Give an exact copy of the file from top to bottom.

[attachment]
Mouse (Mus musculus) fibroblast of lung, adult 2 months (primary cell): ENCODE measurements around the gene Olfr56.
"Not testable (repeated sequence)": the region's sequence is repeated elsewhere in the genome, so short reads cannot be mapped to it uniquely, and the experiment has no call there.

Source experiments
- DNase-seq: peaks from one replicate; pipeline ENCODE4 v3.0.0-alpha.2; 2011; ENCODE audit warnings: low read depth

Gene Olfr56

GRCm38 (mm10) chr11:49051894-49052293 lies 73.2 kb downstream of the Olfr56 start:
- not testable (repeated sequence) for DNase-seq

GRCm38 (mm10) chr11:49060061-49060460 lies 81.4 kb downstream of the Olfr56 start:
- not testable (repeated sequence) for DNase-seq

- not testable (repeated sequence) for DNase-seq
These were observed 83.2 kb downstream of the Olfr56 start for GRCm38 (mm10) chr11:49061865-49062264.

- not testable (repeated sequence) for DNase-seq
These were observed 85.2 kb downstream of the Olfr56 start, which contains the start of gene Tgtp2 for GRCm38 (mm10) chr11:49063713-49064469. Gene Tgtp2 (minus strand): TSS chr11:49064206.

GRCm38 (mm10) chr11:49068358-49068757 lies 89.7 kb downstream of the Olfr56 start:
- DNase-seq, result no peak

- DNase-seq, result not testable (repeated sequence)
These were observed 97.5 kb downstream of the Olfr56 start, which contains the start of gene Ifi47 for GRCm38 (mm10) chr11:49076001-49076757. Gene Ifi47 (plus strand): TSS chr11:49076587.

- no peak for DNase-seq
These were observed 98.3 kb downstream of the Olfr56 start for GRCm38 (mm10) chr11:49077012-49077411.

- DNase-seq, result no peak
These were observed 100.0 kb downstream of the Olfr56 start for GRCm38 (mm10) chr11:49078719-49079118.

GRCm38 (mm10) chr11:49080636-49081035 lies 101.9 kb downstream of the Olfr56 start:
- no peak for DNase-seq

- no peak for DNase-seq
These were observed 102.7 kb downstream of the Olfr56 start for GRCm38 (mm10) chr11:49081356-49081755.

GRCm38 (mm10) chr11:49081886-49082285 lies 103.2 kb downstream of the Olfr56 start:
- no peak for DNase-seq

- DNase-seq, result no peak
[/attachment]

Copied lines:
Mouse (Mus musculus) fibroblast of lung, adult 2 months (primary cell): ENCODE measurements around the gene Olfr56.
"Not testable (repeated sequence)": the region's sequence is repeated elsewhere in the genome, so short reads cannot be mapped to it uniquely, and the experiment has no call there.

Source experiments
- DNase-seq: peaks from one replicate; pipeline ENCODE4 v3.0.0-alpha.2; 2011; ENCODE audit warnings: low read depth

Gene Olfr56

GRCm38 (mm10) chr11:49051894-49052293 lies 73.2 kb downstream of the Olfr56 start:
- not testable (repeated sequence) for DNase-seq

GRCm38 (mm10) chr11:49060061-49060460 lies 81.4 kb downstream of the Olfr56 start:
- not testable (repeated sequence) for DNase-seq

- not testable (repeated sequence) for DNase-seq
These were observed 83.2 kb downstream of the Olfr56 start for GRCm38 (mm10) chr11:49061865-49062264.

- not testable (repeated sequence) for DNase-seq
These were observed 85.2 kb downstream of the Olfr56 start, which contains the start of gene Tgtp2 for GRCm38 (mm10) chr11:49063713-49064469. Gene Tgtp2 (minus strand): TSS chr11:49064206.

GRCm38 (mm10) chr11:49068358-49068757 lies 89.7 kb downstream of the Olfr56 start:
- DNase-seq, result no peak

- DNase-seq, result not testable (repeated sequence)
These were observed 97.5 kb downstream of the Olfr56 start, which contains the start of gene Ifi47 for GRCm38 (mm10) chr11:49076001-49076757. Gene Ifi47 (plus strand): TSS chr11:49076587.

- no peak for DNase-seq
These were observed 98.3 kb downstream of the Olfr56 start for GRCm38 (mm10) chr11:49077012-49077411.

- DNase-seq, result no peak
These were observed 100.0 kb downstream of the Olfr56 start for GRCm38 (mm10) chr11:49078719-49079118.

GRCm38 (mm10) chr11:49080636-49081035 lies 101.9 kb downstream of the Olfr56 start:
- no peak for DNase-seq

- no peak for DNase-seq
These were observed 102.7 kb downstream of the Olfr56 start for GRCm38 (mm10) chr11:49081356-49081755.

GRCm38 (mm10) chr11:49081886-49082285 lies 103.2 kb downstream of the Olfr56 start:
- no peak for DNase-seq

- DNase-seq, result no peak